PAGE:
Along with Wild Opera, My Hotel Year is the least loved album I’ve ever made and, in some ways, it’s the album of mine I love least as well.
After the airy and atmospheric Together We’re Stranger and in the lull that follows the release of any No-Man album for me, I felt that I had to do something completely contrary to what had gone before.
Out were the drift, the textures and the slowly evolving epics and in were attempts to write tight, structured songs with a sonic toughness and an absence of sentimentality. Clearly, I was giving my inner Northerner full reign!
Ironically, for the only release to come out solely under my name, My Hotel Year has less of my music writing than most albums I’ve been involved in making. Although the vocals, melodies, lyrics and overall direction were mine, I contributed little to the music beyond the simple Blackrock 2000 and the verse chords for Sleepwalker.
Since the completion of Together We’re Stranger (an album I still felt strongly attached to), several projects had been ongoing with seemingly no end in sight. My Hotel Year was born out of a desire to create order from this chaos.
I chose what I thought to be the best of the material I’d been working on throughout 2003 and 2004 – with musicians such as Hugh Hopper, Markus Reuter, Stephen Bennett and David Picking (whose Rhinoceros project I greatly admired) – and, with the help of the elusive Pickmeister and the effusive Baron Bennett, went about re-recording the disparate chosen songs in a focused fashion.
Last Year’s Tattoo, Sleepwalker and Brave Dreams were narrative lyrics that seemed like a more urban version of those on California, Norfolk, while Blackrock 2000 was as close to direct autobiography as I’d ever come (the presence of 1980s band mate Brian Hulse on guitar gave the song an added emotional resonance for me).
David Picking‘s contributions throughout were excellent and, as with his work on Together We’re Stranger, all done remotely. Bizarrely, seven years after first working with him, I’ve yet to meet or even speak to him.
Although 2003-2004 wasn’t a particularly bad time for me, the resulting album seemed lyrically sad and musically monochromatic. No matter what was done to sonically soften the blows, the album had an innate bleakness that seemed to dictate itself. The recording process was playful and productive, but little of that sense of fun was heard in the resulting music. A friend of a friend’s 8 year old daughter declared it, “Music for lonely people,” and she may well have been right.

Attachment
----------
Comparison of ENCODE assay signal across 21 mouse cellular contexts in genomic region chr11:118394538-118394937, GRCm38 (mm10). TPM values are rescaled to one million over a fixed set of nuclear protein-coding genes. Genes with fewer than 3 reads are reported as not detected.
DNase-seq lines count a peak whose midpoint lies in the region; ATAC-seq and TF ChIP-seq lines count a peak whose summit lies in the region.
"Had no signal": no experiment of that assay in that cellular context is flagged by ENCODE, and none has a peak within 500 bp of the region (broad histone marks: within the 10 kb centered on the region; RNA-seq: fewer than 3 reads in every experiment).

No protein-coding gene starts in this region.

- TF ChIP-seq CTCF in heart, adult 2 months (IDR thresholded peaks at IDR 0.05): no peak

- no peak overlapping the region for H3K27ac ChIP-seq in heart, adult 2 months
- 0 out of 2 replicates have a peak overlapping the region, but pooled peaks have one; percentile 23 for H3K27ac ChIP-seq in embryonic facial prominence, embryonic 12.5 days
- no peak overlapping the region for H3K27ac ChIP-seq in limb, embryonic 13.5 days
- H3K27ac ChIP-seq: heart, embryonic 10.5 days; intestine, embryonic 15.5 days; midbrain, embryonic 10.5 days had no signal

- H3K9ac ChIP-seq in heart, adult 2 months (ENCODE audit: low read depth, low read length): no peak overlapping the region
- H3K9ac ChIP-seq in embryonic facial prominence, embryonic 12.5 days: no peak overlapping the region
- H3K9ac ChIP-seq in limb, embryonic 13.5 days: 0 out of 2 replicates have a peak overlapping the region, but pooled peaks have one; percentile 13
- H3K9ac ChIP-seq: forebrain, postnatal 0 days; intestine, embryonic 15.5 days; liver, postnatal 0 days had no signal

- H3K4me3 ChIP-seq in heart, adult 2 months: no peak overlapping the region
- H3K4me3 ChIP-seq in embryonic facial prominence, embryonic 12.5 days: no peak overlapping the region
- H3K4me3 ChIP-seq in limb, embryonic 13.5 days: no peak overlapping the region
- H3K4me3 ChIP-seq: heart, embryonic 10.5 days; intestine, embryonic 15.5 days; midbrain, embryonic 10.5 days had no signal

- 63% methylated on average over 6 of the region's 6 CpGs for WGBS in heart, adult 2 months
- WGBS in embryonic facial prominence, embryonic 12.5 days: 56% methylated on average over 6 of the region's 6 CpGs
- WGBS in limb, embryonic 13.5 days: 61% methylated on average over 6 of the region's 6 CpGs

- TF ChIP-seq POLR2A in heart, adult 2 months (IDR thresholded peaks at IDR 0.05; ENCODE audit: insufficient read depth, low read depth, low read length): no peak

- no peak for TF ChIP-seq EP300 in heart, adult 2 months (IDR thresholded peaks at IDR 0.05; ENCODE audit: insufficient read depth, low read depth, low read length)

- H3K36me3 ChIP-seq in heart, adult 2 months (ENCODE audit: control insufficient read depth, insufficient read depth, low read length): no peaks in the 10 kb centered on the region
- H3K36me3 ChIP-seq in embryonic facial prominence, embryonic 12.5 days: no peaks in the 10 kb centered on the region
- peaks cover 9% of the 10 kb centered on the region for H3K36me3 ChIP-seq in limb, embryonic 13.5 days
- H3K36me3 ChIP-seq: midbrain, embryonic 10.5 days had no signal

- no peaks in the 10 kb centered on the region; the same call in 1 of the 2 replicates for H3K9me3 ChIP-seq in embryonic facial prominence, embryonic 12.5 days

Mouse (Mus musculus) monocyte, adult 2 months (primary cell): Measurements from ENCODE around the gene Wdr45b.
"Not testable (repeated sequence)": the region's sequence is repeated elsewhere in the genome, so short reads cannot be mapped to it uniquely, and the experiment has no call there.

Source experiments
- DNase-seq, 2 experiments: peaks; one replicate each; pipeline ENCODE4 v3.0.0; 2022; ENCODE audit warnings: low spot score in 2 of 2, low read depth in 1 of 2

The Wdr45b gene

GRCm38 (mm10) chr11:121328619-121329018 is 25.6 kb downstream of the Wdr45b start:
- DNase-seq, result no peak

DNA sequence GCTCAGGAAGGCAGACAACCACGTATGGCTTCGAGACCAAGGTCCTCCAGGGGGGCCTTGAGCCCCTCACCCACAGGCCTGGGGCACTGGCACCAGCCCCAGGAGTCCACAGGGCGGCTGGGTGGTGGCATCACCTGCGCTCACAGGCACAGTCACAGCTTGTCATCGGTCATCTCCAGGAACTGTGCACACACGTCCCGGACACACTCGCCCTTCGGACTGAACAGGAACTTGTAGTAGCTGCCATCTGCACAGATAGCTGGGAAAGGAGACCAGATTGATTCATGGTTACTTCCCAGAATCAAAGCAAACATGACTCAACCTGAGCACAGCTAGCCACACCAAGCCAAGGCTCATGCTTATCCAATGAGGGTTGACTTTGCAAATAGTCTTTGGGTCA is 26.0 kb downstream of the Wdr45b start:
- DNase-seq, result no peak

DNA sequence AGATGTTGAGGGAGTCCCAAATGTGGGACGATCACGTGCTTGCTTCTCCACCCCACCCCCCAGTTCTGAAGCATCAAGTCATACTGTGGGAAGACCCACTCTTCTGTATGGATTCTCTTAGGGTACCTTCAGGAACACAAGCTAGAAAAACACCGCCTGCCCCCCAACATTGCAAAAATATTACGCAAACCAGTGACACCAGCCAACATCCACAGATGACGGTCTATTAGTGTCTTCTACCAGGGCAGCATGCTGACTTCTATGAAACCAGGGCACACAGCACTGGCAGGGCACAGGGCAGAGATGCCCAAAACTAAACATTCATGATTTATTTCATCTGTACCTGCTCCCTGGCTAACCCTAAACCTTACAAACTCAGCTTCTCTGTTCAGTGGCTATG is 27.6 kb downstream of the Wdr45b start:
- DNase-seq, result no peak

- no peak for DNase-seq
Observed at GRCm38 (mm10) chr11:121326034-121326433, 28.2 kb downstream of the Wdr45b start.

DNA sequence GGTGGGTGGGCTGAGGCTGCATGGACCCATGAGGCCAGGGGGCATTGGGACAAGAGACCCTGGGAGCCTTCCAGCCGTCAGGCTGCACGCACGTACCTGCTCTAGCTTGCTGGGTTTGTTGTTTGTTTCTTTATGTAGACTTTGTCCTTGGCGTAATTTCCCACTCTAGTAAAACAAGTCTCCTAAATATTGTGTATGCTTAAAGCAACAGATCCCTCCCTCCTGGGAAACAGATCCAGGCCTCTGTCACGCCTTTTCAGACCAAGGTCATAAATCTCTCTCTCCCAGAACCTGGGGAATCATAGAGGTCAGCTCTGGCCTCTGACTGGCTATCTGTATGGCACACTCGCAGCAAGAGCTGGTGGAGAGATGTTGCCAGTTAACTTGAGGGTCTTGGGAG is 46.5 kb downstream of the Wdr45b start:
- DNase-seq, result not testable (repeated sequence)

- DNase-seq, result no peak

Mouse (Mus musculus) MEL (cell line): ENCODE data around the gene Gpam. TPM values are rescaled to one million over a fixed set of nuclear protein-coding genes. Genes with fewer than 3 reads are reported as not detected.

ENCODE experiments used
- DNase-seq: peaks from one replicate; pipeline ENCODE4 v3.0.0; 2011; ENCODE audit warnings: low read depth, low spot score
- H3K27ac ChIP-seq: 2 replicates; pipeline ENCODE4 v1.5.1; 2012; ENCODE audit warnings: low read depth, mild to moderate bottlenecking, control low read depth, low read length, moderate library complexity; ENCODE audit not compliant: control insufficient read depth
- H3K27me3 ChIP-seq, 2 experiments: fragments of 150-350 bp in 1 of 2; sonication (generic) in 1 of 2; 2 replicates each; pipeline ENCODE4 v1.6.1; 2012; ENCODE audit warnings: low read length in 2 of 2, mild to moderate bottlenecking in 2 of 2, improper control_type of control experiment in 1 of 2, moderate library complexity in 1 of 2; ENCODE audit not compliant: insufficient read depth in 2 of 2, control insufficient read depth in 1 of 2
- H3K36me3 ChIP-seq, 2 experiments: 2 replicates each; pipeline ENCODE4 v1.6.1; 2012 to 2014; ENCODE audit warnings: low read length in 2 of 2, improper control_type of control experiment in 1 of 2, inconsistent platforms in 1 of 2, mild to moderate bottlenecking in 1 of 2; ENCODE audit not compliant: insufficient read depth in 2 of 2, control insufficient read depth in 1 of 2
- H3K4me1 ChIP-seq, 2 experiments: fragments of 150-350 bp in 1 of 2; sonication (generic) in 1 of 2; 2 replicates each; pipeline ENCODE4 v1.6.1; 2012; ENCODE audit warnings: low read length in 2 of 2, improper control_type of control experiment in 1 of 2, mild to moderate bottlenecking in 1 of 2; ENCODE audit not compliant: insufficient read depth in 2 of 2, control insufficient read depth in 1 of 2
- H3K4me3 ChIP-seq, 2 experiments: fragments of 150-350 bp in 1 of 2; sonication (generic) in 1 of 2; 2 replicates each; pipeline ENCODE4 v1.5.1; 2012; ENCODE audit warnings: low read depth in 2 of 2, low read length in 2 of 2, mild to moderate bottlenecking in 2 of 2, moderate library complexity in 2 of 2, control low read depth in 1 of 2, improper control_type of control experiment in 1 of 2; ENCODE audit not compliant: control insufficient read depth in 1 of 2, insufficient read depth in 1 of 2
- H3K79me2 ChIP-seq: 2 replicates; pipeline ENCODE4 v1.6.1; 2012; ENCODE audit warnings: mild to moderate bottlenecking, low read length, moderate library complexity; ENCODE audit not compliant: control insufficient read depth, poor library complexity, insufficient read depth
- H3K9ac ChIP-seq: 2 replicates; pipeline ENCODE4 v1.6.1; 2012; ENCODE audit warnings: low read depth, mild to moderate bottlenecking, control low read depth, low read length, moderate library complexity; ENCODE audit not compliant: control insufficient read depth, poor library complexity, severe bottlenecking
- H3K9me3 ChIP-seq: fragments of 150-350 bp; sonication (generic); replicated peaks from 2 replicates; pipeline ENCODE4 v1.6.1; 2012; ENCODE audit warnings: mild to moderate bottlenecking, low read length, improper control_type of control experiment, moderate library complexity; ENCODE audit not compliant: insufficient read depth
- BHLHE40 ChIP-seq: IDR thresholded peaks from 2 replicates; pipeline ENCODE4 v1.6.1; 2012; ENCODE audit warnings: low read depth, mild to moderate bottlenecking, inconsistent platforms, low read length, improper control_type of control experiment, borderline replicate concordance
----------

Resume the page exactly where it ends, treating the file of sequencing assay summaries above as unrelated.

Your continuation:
Conversely, despite arising from a very difficult time in my life, no matter how uncomfortable the album sessions were or how sorrowful the subject matter was, Schoolyard Ghosts seems to me to have an irrepressible sense of optimism from its first to last recorded notes. Sometimes, albums have a will of their own.
After it’s appropriately muted release in late 2004, positive responses came from the likes of composer Andrew Keeling and sitcom writer Graham Duff, and the album’s presence in an Americana Top 10 chart was unexpected and pleasing. However, the best thing to come out of My Hotel Year was the formation of the six piece, My Hotel Band.
For the first time in years, I was working with a live band that had all the power, sensitivity and scope I’d been looking for. Never had so many men made so little noise on such small stages! It was refreshing to move away from the intimate Bowness/Chilvers duo performances without sacrificing subtlety or control, and I felt many of the live versions of California, Norfolk and My Hotel Year songs were improvements on the originals, almost certainly planting the seeds of the 2008 No-Man live band to come. The band’s half hour support to The Bays and co-headline with Richard Sinclair, Sonja Kristina and Theo Travis were hugely enjoyable highlights of this temporary return to live activity.
If I see No-Man as possessing the poetic widescreen ambition of a Terry Gilliam movie, by comparison, I view My Hotel Year as being located in the grimy kitchen sink terrain of Ken Loach and Mike Leigh.
To stretch the metaphor further, if No-Man is a Georgian town house, My Hotel Year is more like a tower block in Moss Side.
Tim Bowness December 2009
Listen to Sleepwalker from My Hotel Year © Tim Bowness
Watch the Sleepwalker video
Buy My Hotel Year from The Burning Shed
Tim Bowness on last.fm